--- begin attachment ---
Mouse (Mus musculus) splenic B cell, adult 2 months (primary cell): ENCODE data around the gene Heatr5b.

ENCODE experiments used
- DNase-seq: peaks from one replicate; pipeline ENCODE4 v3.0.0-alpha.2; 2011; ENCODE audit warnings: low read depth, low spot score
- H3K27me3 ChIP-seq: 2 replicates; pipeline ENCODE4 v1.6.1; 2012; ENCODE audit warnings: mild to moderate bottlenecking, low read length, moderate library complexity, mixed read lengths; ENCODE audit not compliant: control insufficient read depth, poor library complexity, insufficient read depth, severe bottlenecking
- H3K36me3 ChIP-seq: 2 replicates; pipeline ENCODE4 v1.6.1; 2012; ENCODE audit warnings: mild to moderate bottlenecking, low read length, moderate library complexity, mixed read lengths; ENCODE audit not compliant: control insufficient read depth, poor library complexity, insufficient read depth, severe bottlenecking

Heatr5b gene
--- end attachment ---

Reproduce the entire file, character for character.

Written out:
Mouse (Mus musculus) splenic B cell, adult 2 months (primary cell): ENCODE data around the gene Heatr5b.

ENCODE experiments used
- DNase-seq: peaks from one replicate; pipeline ENCODE4 v3.0.0-alpha.2; 2011; ENCODE audit warnings: low read depth, low spot score
- H3K27me3 ChIP-seq: 2 replicates; pipeline ENCODE4 v1.6.1; 2012; ENCODE audit warnings: mild to moderate bottlenecking, low read length, moderate library complexity, mixed read lengths; ENCODE audit not compliant: control insufficient read depth, poor library complexity, insufficient read depth, severe bottlenecking
- H3K36me3 ChIP-seq: 2 replicates; pipeline ENCODE4 v1.6.1; 2012; ENCODE audit warnings: mild to moderate bottlenecking, low read length, moderate library complexity, mixed read lengths; ENCODE audit not compliant: control insufficient read depth, poor library complexity, insufficient read depth, severe bottlenecking

Heatr5b gene